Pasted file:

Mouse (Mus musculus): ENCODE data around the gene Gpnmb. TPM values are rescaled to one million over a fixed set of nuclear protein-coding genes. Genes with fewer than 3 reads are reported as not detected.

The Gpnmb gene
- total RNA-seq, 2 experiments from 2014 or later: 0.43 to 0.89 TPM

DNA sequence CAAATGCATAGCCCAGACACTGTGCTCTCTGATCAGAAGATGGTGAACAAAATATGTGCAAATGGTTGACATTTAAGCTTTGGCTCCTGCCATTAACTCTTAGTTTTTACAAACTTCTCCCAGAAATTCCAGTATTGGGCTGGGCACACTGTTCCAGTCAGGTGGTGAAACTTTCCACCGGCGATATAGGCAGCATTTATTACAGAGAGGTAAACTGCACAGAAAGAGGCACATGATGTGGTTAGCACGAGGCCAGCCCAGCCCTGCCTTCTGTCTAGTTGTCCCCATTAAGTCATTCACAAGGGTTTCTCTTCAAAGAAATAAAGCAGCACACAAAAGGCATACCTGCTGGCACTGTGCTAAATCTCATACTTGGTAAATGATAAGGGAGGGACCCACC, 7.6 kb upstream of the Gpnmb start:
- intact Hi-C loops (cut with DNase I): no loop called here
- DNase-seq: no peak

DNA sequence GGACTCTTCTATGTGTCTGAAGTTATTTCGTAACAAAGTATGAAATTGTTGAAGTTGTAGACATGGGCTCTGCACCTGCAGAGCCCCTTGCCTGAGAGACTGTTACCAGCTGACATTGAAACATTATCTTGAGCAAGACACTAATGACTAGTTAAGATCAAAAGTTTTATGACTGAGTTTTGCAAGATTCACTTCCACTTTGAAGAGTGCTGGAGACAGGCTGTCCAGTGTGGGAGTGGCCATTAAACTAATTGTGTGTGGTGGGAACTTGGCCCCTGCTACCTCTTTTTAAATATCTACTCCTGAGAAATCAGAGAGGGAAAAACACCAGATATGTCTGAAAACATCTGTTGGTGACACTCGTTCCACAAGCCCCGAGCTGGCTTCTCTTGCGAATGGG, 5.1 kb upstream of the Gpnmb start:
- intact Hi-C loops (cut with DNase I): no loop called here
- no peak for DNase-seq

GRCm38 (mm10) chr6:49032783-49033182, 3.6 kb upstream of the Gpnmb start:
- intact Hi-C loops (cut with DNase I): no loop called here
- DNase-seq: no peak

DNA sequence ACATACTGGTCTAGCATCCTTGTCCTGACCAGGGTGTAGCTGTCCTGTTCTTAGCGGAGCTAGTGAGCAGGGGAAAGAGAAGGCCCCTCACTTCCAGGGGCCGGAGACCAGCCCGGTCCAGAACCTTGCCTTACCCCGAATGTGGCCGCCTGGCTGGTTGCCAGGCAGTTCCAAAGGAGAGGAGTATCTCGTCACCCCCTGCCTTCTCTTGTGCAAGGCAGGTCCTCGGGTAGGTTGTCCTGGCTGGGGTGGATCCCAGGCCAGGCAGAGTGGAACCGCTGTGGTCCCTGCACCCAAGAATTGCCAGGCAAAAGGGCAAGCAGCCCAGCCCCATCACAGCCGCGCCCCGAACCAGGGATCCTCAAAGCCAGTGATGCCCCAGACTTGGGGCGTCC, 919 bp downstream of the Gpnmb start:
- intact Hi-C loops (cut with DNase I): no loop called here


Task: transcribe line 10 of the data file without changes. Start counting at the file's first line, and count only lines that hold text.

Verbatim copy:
GRCm38 (mm10) chr6:49032783-49033182, 3.6 kb upstream of the Gpnmb start: